Still friends, though. You don't escape from wacko scientists and cabals and then not grow close to the people who suffered through it with you. I couldn't escape those people even if I wanted. Simon was my brother. Chloe was friends with Simon. Tori was friends with Chloe. Run away from them, I could do, but they'd still be there when I returned home for Thanksgiving. Because I didn't miss feasts.

So, friends it was. Grudgingly, at first, on my part. After the initial shock of the dump, I got over it. About five years we lasted. I hadn't even imagined one. So, I counted my blessings, cherished all the good memories—I could contently say there had been more of those than the bad ones—and moved on with my life. Got my own house hidden in the woods in the middle of absolutely nowhere. Published some award-winning essays. Now I made my living giving speeches at colleges, teaching a few seminars while I was at it. But not for too long. I stayed out of society as much as I was able. This wedding was the largest non-academic-related social gathering I'd been to in, oh, years.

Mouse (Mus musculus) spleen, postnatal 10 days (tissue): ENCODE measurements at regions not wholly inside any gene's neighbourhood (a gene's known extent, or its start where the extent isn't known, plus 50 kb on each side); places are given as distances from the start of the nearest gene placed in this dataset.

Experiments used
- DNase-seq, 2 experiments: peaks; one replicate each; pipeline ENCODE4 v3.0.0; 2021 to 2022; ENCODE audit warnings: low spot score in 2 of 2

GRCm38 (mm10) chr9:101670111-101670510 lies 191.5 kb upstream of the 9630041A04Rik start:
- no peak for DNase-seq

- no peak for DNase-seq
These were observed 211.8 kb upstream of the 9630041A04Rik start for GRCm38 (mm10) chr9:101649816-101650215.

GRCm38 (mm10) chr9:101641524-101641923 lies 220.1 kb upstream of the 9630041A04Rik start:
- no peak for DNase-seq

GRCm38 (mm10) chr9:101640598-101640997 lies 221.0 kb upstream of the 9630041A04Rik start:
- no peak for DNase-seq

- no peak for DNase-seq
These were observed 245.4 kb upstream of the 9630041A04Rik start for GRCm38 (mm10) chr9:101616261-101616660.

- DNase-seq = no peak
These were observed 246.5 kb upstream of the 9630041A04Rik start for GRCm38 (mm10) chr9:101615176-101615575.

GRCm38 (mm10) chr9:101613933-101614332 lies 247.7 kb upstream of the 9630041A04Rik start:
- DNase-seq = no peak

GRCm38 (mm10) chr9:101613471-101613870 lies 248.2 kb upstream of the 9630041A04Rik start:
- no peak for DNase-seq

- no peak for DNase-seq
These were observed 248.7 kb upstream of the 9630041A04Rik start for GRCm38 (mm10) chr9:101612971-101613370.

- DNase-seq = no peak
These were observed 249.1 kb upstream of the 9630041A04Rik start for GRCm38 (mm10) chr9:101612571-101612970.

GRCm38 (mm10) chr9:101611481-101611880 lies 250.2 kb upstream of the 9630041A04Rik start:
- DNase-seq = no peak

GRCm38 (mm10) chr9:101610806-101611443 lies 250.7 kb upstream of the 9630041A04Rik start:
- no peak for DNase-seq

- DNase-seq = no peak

And I didn't even want to be here.

"If I have to wait here so long, can't there at least be a buffet set up? They're serving drinks." I ignored the look Tori was throwing me, and she ignored that I even asked. Luckily for the both of us and the lull in our conversation, a cell phone rang. Tori's, in fact.

I grimaced as she pulled the device from her cleavage, tempted to revert back to my sixteen-year-old self and give a convincing 'Gross.' Yet, I settled for a yakking sound which had her flipping me the bird.

It was Chloe, checking in to see where Tori was, I heard. Her voice was shaky, but not sounding incredibly like she was on the verge of a breakdown. Which was a good thing, I guess, that she wasn't about to freak out on her wedding day, but made the sensation in my gut feel even more like upchucking. It was such a mundane exchange, all about how the flowers looked and how many guests were being seated, that I almost missed when Chloe asked, "I-is Derek there?"